– Jo Bailey, Wellness Co-ordinator at Simon Marks Court

Singing can help improve mental alertness, memory and concentration as it involves focusing on multiple things at once, engaging many areas of the brain in the process. Music is also increasingly becoming a feature of dementia care, in part because it has proved a powerful tool in sparking memories often long after other forms of communication have diminished.

Joanna Eden chats to residents living with dementia during Opera North's Dementia Cafe session at Simon Marks Court in Leeds © Amy Charles

5. Singing builds a sense of community

Even with choirs going virtual, singing is still a fantastic communal activity. Singing with other people, whether in the flesh or on screen, can help build connections and feelings of togetherness. Recent research has also shown that the sense of self-other merging we experience by synchronizing our voices with others is a great way to fast-track social bonding.

“The sense of community and belonging when singing in group settings, even over Zoom, can have a huge impact on stress reduction and can even synchronize your heartbeat and regulate your breath, so you’re all breathing as one huge lung.”

– Marie Claire Breen, soprano and leader of Step into Singing

There’s also the pleasure to be found in sharing an interest, ensuring you always have something to talk about before or after the session.

SingON at Alwoodley © Justin Slee

6. Singing lets you express yourself

Singing is the perfect way to let go and express how you feel. In the latest From Couch to Chorus, the repertoire has been chosen to tap into a range of emotions with three contrasting pieces offering a gentle plea to the gods for a safe voyage by Mozart, a wedding dance by Dvořák and a triumphal march by Verdi.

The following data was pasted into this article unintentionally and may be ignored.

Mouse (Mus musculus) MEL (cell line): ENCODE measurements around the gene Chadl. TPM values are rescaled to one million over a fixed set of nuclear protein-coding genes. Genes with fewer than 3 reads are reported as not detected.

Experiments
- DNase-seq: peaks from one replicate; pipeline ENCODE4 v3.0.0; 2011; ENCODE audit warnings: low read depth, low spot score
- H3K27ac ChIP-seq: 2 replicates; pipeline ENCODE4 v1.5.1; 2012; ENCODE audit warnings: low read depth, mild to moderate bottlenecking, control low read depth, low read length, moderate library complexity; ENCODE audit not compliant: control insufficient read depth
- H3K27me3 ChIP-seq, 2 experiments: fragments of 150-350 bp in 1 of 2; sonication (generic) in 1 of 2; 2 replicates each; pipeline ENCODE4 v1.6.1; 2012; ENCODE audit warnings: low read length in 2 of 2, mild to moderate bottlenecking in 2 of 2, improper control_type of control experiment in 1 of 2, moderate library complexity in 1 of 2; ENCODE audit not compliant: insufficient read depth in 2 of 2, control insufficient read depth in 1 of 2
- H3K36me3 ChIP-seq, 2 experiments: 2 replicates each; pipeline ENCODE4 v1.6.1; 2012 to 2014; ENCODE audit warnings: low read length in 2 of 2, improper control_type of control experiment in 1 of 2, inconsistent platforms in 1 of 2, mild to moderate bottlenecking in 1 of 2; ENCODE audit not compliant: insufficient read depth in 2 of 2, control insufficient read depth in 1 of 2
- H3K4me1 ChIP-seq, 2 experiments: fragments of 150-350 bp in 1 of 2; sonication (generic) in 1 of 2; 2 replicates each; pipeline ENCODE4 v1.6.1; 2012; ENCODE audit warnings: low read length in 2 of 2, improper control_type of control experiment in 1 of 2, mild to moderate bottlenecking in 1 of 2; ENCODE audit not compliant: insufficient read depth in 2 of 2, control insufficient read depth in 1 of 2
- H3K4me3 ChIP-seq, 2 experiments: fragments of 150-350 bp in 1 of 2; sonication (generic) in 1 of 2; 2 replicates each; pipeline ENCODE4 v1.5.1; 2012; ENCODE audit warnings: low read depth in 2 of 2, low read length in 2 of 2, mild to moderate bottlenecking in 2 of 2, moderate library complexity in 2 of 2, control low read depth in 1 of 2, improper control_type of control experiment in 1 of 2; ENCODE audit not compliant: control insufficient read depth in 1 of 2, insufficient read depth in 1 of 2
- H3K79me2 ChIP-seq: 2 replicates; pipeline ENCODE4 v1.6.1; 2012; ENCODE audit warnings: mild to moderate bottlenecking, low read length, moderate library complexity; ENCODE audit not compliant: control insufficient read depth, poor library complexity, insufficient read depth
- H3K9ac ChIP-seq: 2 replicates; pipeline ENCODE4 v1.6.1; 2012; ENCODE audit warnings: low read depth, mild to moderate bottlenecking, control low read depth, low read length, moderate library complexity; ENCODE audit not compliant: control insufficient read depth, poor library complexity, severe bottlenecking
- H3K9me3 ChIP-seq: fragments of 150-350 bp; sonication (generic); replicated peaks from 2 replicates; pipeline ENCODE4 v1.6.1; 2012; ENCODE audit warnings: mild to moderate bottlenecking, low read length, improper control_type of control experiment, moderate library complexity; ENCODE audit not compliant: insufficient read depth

“It’s about just enjoying yourself, enjoying the process of being with people, creating with people.”

– Gordon Shaw, member of the Chorus of Opera North

Of course, when you sing in a group, there’s the added fun of watching other people enjoying themselves too!

Opera North After Hours Chorus in rehearsal © Justin Slee

7. Singing can help with pain relief

By supporting wellbeing and giving participants a healthy dose of joy, singing can be beneficial for people who are living with persistent pain. Dr Frances Cole who set up the Footsteps Festival 2021 explains why they were keen for Opera North to offer Step into Singing sessions as part of the year-long celebration:

“Singing brings joy to people’s faces and lives. It helps them shift from yet another day ‘enduring pain’ to having joyful, fun times and feeling connected to others. We also find it helps with confidence, reconnecting people with themselves in positive, fruitful and compassionate ways, enabling them to live well.”

Trouble in Tahiti, 2017 © Alastair Muir